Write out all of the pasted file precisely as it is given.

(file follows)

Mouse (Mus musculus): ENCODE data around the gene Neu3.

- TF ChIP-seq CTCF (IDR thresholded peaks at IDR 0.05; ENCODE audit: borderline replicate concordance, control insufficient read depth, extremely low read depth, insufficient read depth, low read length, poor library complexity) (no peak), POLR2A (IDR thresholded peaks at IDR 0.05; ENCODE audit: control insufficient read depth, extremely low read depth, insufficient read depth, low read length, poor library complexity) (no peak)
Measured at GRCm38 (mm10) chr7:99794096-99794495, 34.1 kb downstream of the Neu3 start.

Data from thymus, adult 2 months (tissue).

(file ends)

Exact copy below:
Mouse (Mus musculus): ENCODE data around the gene Neu3.

- TF ChIP-seq CTCF (IDR thresholded peaks at IDR 0.05; ENCODE audit: borderline replicate concordance, control insufficient read depth, extremely low read depth, insufficient read depth, low read length, poor library complexity) (no peak), POLR2A (IDR thresholded peaks at IDR 0.05; ENCODE audit: control insufficient read depth, extremely low read depth, insufficient read depth, low read length, poor library complexity) (no peak)
Measured at GRCm38 (mm10) chr7:99794096-99794495, 34.1 kb downstream of the Neu3 start.

Data from thymus, adult 2 months (tissue).